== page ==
Special Session: Three different Mining Tax amendments moving through Legislature | NevadaAppeal.com
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Special Session: Three different Mining Tax amendments moving through Legislature

Members of the Assembly gather in chambers on Saturday, Aug. 1, 2020 during the second day of the 32nd Special Session of the Legislature in Carson City.
David Calvert/Nevada Independent

Three different joint resolutions that would dramatically change the constitutional language controlling taxation of Nevada mines have now been approved by the legislature.

Sunday, lawmakers approved all three proposed amendments in this session, which will send them to the next legislative session to decide which approach is the best. That could be the 2021 regular session or another special session called after the November election.

SJR was approved Saturday.  AJR1 was heard by Senators Sunday and approved by the Senate on a 13-8 party line vote. Following that, AJR2 was approved on a 14-7 vote with only Sen. Joe Hardy, R-Boulder City joining Democrats.

Nevada’s constitution requires that any amendment proposed by lawmakers be approved in the same identical form twice by lawmakers in consecutive sessions. They have been advised by legal staff that while it’s never been done before, that could be done in special sessions following the November election.

After legislative approval, each constitutional amendment must go to a vote of the people during an election. But that too could be a special election instead of a regular election.

Like AJR1, SJR1 it would change the net proceeds of mines tax to a tax on the gross proceeds of mines and increase the maximum allowable tax rate from 5 percent to 7.75 percent.

The Senate version would divide the new revenue 50-50 between the General Fund and and a new program providing annual payments to Nevadans. The Assembly version would dedicate 25 percent of the new cash to education and healthcare. The rest would go to the General Fund.

Each of those plans would have generated an estimated $600 million in 2019. They would also remove the requirement any mining tax increase be approved by a two-thirds vote, requiring just a majority vote, but require two-thirds to reduce the tax.

The third measure, AJR2, would retain the tax as a net proceeds levy, allowing mine operators to keep some legislatively approved deductions. But it would raise the maximum tax to 12 percent.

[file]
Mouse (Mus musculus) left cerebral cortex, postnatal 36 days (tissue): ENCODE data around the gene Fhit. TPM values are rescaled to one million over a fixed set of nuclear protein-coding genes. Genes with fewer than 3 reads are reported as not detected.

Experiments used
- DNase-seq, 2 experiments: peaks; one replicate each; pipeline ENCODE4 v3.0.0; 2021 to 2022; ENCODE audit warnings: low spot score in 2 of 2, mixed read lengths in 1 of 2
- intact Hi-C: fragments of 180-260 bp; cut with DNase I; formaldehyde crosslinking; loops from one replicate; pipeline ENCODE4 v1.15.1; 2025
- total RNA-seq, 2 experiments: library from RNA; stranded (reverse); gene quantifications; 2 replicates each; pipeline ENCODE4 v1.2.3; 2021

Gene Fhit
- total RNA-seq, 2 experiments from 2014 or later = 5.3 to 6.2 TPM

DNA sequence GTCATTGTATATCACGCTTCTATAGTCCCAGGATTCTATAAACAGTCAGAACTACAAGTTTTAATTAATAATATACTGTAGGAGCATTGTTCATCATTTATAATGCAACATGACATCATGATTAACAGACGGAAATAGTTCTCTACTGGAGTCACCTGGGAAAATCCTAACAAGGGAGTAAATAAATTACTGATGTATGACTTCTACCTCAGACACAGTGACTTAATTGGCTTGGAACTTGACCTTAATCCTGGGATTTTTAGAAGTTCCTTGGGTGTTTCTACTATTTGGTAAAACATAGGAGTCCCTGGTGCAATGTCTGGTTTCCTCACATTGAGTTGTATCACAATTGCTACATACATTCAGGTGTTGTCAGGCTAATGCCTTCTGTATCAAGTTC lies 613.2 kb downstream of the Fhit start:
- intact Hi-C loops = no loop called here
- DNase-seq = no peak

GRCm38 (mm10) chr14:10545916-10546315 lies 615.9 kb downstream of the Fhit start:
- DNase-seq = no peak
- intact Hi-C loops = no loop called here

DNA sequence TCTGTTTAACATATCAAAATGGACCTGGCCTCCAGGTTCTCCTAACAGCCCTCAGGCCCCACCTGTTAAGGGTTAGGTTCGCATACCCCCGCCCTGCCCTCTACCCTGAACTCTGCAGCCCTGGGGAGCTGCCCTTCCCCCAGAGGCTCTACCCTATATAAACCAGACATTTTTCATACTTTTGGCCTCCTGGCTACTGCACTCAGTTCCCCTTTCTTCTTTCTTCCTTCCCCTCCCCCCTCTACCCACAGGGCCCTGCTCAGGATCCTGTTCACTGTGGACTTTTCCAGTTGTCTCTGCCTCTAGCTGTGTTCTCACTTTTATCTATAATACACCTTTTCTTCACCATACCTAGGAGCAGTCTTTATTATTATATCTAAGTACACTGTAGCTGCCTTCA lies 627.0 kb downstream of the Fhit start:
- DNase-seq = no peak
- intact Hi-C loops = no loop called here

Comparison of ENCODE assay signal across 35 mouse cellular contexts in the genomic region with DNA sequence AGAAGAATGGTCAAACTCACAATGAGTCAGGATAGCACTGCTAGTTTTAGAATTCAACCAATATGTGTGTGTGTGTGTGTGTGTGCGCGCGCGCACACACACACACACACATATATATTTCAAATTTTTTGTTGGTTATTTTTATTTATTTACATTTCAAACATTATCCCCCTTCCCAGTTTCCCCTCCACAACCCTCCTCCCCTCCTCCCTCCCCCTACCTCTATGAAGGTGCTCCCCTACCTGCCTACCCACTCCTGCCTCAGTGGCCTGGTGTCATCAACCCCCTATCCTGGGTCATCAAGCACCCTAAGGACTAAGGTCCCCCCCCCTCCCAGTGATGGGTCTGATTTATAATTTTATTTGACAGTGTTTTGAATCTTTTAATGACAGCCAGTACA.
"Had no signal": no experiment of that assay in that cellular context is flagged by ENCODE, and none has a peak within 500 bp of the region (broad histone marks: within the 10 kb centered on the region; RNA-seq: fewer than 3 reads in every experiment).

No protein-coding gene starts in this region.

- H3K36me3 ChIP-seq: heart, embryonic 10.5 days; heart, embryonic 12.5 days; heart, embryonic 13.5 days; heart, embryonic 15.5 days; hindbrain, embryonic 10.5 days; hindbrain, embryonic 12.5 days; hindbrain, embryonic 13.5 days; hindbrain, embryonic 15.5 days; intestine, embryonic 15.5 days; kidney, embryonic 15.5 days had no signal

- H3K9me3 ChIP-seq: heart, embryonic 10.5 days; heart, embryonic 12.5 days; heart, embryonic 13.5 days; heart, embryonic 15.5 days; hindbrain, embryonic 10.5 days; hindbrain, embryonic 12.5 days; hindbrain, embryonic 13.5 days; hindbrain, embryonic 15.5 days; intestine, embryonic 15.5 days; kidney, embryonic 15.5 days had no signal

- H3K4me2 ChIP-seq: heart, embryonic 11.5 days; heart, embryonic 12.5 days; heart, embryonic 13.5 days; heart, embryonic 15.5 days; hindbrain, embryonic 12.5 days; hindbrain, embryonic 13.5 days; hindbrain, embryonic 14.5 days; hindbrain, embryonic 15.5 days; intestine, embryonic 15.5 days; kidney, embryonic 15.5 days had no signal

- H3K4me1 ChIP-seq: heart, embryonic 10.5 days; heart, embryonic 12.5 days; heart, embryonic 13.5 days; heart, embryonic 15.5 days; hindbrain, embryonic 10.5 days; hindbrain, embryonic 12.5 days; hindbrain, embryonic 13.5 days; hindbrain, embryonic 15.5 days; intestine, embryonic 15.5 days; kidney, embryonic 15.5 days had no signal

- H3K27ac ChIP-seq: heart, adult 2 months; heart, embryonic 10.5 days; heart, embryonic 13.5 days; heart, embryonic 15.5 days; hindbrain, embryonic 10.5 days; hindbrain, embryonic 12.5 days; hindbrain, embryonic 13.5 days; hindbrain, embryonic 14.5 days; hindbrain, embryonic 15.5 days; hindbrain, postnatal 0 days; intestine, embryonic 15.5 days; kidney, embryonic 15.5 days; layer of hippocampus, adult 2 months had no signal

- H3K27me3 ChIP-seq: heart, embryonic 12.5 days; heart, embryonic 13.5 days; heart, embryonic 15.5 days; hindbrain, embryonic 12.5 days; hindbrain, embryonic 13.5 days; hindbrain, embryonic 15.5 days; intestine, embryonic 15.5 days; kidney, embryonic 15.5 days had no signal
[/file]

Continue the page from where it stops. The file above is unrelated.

Groups led by teachers have been demanding changes to the constitutional protections they say allow the mining industry to pay far less than its fair share of taxes. In 2019, the General Fund received just $57 million in net proceeds tax revenue.

But opponents of the proposed amendments point out that the mines make huge contributions to sales tax revenues and pay all the other taxes that other businesses do. In addition, they said mines provide high paying jobs to all those they employ and significant support to local governments and school districts.

In the hearing on AJR1, Sen. Pete Goicoechea, R-Eureka, said changing the tax to a gross proceeds tax would kill the mining industry in Nevada. He also protested the removal of language protecting what local governments and schools receive. Those entities would have to rely on the legislature to provide their funding.

Dagney Stapleton of the Nevada Association of Counties said net proceeds is one of the primary revenue sources for counties. For example, she said, Humboldt County, she said, gets 21 percent of revenue from mining tax and Lander County 55 percent.

Tyre Gray, head of the Nevada Mining Association, pointed out that net proceeds is far from the only tax mines pay. He said they pay property taxes, the business tax, commerce tax and all other taxes that businesses pay in the state.

He said no other state taxes mining on pure gross with no deductions and doing so would increase their taxes by more than 300 percent.

Jim Wadhams representing Newmont said the proposed amendment sets that tax burden at a level that would make Newmont’s business unsustainable in Nevada.

A hearing on AJR2 followed the hearing on AJR1 and received a significantly warmer reception although most Republicans in the Senate continued to oppose it. Several of the lobbyists who opposed AJR1 converted to being neutral since AJR2 maintains the net proceeds tax instead of imposing the tax on gross proceeds. It also leaves untouched the language in the constitution ensuring that counties and school districts get a significant share of net proceeds money. Goicoechea described that as, “a significant improvement.”

That difference also appeased Mary Walker, the lobbyist representing Lyon County, which has a significant reliance on mining taxes.

Lobbyists for Barrick and Newmont, the largest gold mining operations in the state said that if AJR2 is enacted, they will be willing to come to the table and negotiate with lawmakers.

Sen. Ira Hansen, R-Sparks, said he wanted testimony from the mining industry on some of the issues and impacts but Majority Leader Nicole Cannizzaro, D-Las Vegas, rejected that request. Hansen said refusing to take testimony from the people and companies affected by the proposal was unprecedented in his time in the Legislature.